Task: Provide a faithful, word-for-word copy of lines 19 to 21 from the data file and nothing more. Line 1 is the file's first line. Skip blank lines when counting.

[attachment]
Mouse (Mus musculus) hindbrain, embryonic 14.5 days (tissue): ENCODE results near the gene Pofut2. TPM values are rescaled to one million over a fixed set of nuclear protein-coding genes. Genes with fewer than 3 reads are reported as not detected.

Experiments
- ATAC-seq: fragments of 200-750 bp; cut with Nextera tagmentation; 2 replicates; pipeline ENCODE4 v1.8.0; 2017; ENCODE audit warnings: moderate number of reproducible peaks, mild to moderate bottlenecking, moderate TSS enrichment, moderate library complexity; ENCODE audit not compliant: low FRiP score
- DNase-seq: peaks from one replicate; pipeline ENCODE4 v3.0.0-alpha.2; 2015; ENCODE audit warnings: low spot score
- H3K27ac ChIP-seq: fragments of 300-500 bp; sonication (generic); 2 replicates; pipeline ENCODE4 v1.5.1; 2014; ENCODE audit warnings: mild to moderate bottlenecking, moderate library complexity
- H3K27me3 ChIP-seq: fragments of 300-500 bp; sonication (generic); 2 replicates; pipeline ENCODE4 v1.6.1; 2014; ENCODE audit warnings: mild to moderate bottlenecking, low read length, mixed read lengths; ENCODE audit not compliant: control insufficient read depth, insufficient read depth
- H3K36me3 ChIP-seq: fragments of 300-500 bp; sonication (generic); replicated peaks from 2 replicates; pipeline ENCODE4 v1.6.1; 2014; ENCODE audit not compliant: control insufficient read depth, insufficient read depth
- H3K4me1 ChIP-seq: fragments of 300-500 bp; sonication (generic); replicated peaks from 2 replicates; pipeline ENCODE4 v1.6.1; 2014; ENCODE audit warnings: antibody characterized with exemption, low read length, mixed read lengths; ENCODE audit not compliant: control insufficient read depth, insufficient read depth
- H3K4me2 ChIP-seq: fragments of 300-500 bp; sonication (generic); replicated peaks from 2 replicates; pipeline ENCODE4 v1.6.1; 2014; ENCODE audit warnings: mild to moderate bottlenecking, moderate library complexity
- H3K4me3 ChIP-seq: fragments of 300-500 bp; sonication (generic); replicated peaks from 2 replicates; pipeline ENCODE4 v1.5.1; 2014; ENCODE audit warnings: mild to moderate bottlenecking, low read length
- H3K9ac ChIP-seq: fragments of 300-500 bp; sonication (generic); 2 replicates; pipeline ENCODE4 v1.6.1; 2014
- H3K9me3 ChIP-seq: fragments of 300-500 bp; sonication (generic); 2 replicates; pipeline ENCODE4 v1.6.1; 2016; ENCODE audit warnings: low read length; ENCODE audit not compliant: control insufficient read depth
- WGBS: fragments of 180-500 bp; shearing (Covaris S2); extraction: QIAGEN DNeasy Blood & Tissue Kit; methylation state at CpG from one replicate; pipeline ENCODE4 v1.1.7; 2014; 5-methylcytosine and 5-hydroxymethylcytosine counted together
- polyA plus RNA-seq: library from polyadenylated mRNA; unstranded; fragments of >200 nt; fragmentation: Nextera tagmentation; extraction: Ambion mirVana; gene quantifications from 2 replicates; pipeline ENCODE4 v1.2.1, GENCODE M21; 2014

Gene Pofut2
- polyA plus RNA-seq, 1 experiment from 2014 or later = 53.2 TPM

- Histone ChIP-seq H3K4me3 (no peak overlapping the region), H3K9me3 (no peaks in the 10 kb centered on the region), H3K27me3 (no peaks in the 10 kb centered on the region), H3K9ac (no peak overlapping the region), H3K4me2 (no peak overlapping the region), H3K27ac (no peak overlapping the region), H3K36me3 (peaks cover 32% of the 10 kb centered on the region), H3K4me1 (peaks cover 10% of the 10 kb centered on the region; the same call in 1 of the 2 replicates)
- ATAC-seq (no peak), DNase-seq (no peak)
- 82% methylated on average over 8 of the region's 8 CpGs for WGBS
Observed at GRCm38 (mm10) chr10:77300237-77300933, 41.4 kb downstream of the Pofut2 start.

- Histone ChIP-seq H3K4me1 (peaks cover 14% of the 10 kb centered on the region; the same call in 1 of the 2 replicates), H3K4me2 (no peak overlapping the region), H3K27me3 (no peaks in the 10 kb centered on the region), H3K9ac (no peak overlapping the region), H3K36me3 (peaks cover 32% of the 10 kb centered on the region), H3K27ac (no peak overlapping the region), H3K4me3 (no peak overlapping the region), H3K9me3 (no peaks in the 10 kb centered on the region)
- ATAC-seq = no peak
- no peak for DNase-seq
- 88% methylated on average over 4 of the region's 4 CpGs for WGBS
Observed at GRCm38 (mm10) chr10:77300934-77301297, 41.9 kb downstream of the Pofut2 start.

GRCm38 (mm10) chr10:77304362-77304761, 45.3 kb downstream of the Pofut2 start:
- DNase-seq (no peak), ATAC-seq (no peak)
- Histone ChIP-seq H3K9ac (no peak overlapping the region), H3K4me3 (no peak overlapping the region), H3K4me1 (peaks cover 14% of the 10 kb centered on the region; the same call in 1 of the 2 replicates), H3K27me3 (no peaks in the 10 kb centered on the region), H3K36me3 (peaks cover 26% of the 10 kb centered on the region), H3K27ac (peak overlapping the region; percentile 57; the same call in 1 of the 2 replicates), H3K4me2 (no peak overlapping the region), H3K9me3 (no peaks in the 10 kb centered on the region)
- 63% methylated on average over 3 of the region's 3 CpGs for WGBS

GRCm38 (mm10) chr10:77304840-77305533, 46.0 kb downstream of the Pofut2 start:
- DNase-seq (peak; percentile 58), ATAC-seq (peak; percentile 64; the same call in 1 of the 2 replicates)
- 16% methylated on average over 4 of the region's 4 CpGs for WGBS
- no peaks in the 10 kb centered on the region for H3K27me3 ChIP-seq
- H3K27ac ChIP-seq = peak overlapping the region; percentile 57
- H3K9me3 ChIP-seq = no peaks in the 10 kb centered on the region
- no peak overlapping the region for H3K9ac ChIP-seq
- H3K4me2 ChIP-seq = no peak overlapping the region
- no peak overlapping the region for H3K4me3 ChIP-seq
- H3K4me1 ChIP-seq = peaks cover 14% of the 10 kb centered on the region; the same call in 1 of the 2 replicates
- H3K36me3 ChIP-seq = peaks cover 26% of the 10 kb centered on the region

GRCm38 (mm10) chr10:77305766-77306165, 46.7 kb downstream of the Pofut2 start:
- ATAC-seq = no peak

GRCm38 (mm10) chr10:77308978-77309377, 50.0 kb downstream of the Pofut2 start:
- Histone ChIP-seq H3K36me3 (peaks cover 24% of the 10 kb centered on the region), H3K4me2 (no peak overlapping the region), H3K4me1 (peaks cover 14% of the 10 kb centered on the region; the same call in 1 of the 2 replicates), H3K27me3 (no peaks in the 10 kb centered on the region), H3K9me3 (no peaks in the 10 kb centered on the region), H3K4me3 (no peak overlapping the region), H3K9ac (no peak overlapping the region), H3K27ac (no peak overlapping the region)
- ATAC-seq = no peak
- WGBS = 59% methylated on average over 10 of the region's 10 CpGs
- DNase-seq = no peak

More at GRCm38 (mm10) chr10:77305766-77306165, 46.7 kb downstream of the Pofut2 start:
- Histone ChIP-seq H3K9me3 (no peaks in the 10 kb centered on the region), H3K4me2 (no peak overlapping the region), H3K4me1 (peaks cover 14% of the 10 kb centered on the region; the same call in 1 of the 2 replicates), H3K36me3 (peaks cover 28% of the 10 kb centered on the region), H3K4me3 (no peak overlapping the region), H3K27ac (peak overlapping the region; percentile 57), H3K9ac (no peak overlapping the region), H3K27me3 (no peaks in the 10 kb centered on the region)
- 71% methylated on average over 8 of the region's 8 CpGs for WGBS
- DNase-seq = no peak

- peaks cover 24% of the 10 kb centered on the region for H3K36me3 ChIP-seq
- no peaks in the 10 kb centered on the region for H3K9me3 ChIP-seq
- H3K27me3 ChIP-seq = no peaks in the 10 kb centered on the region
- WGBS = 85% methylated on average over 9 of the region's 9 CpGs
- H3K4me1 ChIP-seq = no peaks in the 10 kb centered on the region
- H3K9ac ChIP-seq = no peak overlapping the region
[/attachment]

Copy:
- 82% methylated on average over 8 of the region's 8 CpGs for WGBS
Observed at GRCm38 (mm10) chr10:77300237-77300933, 41.4 kb downstream of the Pofut2 start.

- Histone ChIP-seq H3K4me1 (peaks cover 14% of the 10 kb centered on the region; the same call in 1 of the 2 replicates), H3K4me2 (no peak overlapping the region), H3K27me3 (no peaks in the 10 kb centered on the region), H3K9ac (no peak overlapping the region), H3K36me3 (peaks cover 32% of the 10 kb centered on the region), H3K27ac (no peak overlapping the region), H3K4me3 (no peak overlapping the region), H3K9me3 (no peaks in the 10 kb centered on the region)